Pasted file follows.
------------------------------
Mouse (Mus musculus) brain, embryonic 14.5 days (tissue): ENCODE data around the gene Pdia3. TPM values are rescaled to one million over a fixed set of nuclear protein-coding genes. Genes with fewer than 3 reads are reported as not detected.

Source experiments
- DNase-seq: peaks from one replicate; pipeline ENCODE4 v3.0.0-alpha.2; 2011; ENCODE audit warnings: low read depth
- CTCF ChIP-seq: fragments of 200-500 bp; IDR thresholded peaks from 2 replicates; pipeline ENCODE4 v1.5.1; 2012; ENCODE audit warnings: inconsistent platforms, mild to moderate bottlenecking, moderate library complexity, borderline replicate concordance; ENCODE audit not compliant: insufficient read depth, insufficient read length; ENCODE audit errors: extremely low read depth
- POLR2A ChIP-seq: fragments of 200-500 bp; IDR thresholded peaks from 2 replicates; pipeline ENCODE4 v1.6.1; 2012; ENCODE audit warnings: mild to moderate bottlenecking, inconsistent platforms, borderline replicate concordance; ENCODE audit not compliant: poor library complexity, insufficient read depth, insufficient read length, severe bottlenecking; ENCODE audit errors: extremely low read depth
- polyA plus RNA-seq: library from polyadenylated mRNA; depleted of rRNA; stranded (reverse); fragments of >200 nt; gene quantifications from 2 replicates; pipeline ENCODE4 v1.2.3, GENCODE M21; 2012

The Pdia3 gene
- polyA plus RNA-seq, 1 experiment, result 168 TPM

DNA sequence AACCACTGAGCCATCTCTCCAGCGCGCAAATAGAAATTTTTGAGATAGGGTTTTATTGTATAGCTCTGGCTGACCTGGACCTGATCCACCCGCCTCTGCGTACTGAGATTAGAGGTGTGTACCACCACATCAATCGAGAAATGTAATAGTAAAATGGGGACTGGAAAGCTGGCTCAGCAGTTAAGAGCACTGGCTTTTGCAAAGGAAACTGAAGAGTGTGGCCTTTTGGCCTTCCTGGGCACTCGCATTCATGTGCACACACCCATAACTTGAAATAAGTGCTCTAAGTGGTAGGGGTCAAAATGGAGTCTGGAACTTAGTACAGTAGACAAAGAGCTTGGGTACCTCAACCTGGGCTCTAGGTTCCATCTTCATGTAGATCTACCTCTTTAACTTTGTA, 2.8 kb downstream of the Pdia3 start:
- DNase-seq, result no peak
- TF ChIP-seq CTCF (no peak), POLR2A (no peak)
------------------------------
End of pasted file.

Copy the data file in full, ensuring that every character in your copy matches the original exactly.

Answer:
Mouse (Mus musculus) brain, embryonic 14.5 days (tissue): ENCODE data around the gene Pdia3. TPM values are rescaled to one million over a fixed set of nuclear protein-coding genes. Genes with fewer than 3 reads are reported as not detected.

Source experiments
- DNase-seq: peaks from one replicate; pipeline ENCODE4 v3.0.0-alpha.2; 2011; ENCODE audit warnings: low read depth
- CTCF ChIP-seq: fragments of 200-500 bp; IDR thresholded peaks from 2 replicates; pipeline ENCODE4 v1.5.1; 2012; ENCODE audit warnings: inconsistent platforms, mild to moderate bottlenecking, moderate library complexity, borderline replicate concordance; ENCODE audit not compliant: insufficient read depth, insufficient read length; ENCODE audit errors: extremely low read depth
- POLR2A ChIP-seq: fragments of 200-500 bp; IDR thresholded peaks from 2 replicates; pipeline ENCODE4 v1.6.1; 2012; ENCODE audit warnings: mild to moderate bottlenecking, inconsistent platforms, borderline replicate concordance; ENCODE audit not compliant: poor library complexity, insufficient read depth, insufficient read length, severe bottlenecking; ENCODE audit errors: extremely low read depth
- polyA plus RNA-seq: library from polyadenylated mRNA; depleted of rRNA; stranded (reverse); fragments of >200 nt; gene quantifications from 2 replicates; pipeline ENCODE4 v1.2.3, GENCODE M21; 2012

The Pdia3 gene
- polyA plus RNA-seq, 1 experiment, result 168 TPM

DNA sequence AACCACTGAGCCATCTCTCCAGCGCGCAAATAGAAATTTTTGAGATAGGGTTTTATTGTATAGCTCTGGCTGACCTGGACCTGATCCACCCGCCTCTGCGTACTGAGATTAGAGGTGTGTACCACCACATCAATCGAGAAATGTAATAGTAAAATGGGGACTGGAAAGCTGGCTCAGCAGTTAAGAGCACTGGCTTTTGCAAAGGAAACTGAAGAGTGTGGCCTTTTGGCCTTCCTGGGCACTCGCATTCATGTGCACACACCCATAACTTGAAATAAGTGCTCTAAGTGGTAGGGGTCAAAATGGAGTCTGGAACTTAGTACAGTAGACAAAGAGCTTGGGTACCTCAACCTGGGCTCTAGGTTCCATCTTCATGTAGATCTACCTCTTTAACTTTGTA, 2.8 kb downstream of the Pdia3 start:
- DNase-seq, result no peak
- TF ChIP-seq CTCF (no peak), POLR2A (no peak)